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All We Can Eat
Posted at 08:10 AM ET, 07/19/2011

Smoke Signals: The shell(fish) game


The secret to superbly grilled lobster is boiling the crustacean first. (Dayna Smith/The Washington Post)
In tomorrow’s Food section, Smoke Signals goes to seafood grilling school. Actually, I go to the home of seafood chef and grill enthusiast Barton Seaver , where I take notes while he cooks. Which is like going to school, except you get to eat the lesson plan.

The story provides various techniques for grilling and “light-smoking” seafood. But, because of space restrictions, I left out one of summer’s greatest grilling pleasures: lobster.

Well, what the word-count taketh away, the blog giveth.

Before getting to Seaver’s method, I want to point out that there are several ways to cook lobster on the grill. After boiling the crustacean for a minute or two, you can cut it lengthwise in half, brush it with olive oil and:

* grill the whole thing directly over a medium-hot fire, meat-side down, for about three minutes, then turn it over and grill it another two minutes, shell-side down.

* grill it over the medium-hot fire of an indirect set-up (burning coals on one side, nothing on the other) for a couple of minutes, shell-side down, then move the two halves to the cold side of the grill, meat-side down, close the lid and cook them for about eight minutes over medium heat (about 325 degrees).

* smoke the lobster by placing it shell-side down on the cool side of an indirect grill, and using smoldering hardwood — applewood for a sweet, mild flavor or hickory for a more woodsy flavor — at medium heat (about 325 degrees) for roughly 12 minutes.

All of these methods keep the claws attached to the lobster’s body. Seaver says the claw meat takes more time to cook than the rest of the lobster, especially inside its shell. So, this is his method:

1. Place a large pot of water on the stove to boil.

2. Start an indirect charcoal fire in your grill. Add about four fist-sized chunks of hardwood. On the day I visited, Seaver used hickory. Allow the wood to burn to a gentle fire (no leaping flames).

3. Plunge the lobster head-down into the pot of boiling water. “If you put it in tail-first, it’ll splash hot water at you,” Seaver says.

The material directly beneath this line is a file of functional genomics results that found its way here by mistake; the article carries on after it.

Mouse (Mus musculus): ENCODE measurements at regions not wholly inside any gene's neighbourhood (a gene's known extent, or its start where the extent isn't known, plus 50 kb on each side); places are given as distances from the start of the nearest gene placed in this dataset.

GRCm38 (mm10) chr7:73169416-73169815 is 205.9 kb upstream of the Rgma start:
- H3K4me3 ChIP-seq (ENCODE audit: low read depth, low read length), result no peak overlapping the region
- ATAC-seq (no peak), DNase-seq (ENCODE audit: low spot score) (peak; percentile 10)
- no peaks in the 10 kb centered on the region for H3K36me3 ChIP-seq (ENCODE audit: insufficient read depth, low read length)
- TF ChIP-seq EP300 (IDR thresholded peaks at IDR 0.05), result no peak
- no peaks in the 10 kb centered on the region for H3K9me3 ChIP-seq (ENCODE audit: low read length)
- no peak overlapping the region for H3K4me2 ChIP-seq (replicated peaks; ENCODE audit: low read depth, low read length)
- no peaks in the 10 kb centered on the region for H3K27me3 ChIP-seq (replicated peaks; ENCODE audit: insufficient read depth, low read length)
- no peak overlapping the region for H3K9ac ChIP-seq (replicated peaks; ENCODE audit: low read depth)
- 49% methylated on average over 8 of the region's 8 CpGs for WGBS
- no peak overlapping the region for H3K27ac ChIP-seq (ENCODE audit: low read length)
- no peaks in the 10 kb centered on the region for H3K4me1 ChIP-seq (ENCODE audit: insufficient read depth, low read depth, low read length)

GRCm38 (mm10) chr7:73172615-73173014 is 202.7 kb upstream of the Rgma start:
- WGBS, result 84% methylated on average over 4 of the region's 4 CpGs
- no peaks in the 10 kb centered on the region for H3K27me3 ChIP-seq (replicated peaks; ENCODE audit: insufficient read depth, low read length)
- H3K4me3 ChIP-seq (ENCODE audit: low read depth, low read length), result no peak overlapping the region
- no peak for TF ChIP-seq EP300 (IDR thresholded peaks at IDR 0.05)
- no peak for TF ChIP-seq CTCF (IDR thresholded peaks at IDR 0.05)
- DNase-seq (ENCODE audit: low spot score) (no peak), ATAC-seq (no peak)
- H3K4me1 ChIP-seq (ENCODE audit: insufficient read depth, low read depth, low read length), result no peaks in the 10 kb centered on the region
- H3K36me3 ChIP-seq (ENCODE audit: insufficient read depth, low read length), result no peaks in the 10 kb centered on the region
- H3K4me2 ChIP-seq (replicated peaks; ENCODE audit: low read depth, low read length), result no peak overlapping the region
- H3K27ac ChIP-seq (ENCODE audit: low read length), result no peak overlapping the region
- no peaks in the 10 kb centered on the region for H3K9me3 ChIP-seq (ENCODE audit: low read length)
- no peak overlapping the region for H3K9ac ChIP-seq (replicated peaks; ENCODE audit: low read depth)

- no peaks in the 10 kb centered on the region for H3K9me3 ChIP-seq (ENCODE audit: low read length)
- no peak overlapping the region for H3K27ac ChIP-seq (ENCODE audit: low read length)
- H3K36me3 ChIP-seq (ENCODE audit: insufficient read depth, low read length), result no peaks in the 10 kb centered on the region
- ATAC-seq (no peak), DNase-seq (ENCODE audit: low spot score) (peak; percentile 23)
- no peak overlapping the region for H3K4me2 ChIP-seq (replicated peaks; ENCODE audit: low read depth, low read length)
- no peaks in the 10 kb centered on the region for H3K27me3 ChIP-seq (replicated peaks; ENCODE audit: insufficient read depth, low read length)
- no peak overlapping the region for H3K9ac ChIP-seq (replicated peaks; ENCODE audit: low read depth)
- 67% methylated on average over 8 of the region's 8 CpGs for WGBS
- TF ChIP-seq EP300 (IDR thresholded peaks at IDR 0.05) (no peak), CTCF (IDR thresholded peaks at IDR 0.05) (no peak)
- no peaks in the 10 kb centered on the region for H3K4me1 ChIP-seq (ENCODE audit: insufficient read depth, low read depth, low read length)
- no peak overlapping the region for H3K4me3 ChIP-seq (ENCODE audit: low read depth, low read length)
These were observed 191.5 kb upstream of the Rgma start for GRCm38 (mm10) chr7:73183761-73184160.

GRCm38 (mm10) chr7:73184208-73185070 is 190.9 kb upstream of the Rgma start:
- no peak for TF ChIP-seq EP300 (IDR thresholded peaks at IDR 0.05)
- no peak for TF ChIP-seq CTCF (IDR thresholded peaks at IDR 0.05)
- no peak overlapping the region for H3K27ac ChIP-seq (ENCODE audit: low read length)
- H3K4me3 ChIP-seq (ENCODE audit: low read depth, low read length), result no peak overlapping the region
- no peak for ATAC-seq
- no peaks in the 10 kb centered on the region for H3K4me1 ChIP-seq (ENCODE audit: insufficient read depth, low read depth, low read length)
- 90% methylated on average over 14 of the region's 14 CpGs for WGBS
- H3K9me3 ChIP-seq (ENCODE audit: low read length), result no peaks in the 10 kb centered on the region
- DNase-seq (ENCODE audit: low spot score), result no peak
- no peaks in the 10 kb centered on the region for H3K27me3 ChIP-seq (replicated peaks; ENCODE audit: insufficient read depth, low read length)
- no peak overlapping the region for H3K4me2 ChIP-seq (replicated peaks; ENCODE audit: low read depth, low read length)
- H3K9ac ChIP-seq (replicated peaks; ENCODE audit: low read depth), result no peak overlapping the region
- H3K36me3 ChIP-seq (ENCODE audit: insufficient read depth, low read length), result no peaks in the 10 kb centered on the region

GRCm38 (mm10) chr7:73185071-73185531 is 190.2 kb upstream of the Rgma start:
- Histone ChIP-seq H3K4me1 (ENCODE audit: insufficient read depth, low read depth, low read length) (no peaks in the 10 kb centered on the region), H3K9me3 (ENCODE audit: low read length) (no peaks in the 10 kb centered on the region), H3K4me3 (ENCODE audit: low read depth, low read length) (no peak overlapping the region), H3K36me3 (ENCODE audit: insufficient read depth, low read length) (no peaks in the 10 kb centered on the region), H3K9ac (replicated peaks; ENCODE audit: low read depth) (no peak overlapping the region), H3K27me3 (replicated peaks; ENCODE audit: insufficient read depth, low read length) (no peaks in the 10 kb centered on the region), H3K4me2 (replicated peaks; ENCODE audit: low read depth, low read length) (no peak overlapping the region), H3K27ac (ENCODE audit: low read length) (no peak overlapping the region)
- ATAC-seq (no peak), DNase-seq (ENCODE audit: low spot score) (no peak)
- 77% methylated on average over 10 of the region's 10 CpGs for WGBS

4. Keep the lobster in the water for no more than two minutes. “You just want to set the meat, not cook it,” he notes.

5. Turn off the heat under the pot. Tear off the claws and toss them into the hot water and let them sit for five minutes. “That will cook them through nicely,” Seaver says.

6. Take a knife and stab the point into the mid-section of the lobster’s shell and cut lengthwise through to the tail. Then cut in the opposite direction through to the head.

7. Remove the “sand sack” at the top of the head, a small circular area about the size of a quarter, which is filled with grit. Spoon it out and throw away.

8. Take the claws out of the water. Crack them (and the knuckles), open and pull out the meat (preferably intact).

9. Brush the lobster meat with olive oil and season with salt.

10. Place the lobster halves meat-side down directly over a medium-hot fire and the claw and knuckle meat farther from the heat. Cook for two or three minutes.

11. Turn the halves over onto their shells and place them so they’re touching. Place the claw and knuckle meat atop the lobster halves. Cook for another minute or two.

12. Squirt the meat with lemon juice.

13. Enjoy one of the great pleasures of summer.

By  |  08:10 AM ET, 07/19/2011

Categories:  Recipes, Smoke Signals | Tags:  Jim Shahin

 
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